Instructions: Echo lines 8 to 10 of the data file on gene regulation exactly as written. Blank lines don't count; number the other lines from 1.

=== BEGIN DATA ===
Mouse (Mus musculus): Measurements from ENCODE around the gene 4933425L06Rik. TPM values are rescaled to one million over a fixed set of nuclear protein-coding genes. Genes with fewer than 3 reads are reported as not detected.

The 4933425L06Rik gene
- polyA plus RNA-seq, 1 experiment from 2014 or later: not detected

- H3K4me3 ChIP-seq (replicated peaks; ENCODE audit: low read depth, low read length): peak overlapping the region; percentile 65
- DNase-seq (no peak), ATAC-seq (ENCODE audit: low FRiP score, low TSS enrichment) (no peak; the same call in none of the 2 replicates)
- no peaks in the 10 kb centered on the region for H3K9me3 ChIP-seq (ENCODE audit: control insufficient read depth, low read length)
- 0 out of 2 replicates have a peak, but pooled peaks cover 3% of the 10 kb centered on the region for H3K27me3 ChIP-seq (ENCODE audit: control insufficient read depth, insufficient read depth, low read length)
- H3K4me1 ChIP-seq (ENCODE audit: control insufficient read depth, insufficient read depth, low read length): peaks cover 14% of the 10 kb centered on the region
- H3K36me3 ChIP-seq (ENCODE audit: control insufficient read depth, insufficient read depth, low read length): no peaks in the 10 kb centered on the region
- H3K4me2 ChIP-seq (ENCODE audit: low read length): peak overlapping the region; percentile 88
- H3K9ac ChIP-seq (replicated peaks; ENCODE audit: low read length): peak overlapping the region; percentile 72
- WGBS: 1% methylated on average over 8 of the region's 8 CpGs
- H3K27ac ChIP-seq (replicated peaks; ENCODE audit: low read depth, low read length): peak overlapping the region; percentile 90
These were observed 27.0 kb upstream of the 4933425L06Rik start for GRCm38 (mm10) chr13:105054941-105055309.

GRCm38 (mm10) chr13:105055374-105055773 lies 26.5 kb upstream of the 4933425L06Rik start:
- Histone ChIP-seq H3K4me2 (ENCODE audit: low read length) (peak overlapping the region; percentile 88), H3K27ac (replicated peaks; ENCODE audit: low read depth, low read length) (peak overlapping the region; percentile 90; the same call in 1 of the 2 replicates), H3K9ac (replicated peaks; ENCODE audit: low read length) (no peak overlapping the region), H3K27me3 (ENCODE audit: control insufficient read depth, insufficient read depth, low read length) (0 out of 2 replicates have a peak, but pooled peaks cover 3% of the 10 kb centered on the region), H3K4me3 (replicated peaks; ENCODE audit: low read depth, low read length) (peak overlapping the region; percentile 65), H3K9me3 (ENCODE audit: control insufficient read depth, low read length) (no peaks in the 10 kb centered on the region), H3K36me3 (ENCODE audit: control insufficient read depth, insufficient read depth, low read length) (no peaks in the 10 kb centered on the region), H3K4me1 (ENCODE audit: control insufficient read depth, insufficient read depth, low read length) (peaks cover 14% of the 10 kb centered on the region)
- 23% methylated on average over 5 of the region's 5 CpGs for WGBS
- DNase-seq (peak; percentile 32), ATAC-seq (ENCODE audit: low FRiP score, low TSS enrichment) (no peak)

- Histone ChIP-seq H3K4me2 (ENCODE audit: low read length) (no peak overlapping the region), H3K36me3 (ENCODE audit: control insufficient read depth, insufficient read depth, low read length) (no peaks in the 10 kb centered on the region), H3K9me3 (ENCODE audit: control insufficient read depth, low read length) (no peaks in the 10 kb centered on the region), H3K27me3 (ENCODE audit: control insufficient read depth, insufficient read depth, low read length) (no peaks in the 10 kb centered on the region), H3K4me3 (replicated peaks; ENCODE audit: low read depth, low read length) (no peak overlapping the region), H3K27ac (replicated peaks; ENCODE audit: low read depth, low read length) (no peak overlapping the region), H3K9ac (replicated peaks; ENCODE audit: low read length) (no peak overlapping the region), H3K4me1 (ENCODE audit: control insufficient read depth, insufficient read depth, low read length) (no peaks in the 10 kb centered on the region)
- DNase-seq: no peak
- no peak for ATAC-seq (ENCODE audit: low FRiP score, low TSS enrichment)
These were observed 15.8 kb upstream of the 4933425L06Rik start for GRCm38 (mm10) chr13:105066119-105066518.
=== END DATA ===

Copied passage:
- H3K4me1 ChIP-seq (ENCODE audit: control insufficient read depth, insufficient read depth, low read length): peaks cover 14% of the 10 kb centered on the region
- H3K36me3 ChIP-seq (ENCODE audit: control insufficient read depth, insufficient read depth, low read length): no peaks in the 10 kb centered on the region
- H3K4me2 ChIP-seq (ENCODE audit: low read length): peak overlapping the region; percentile 88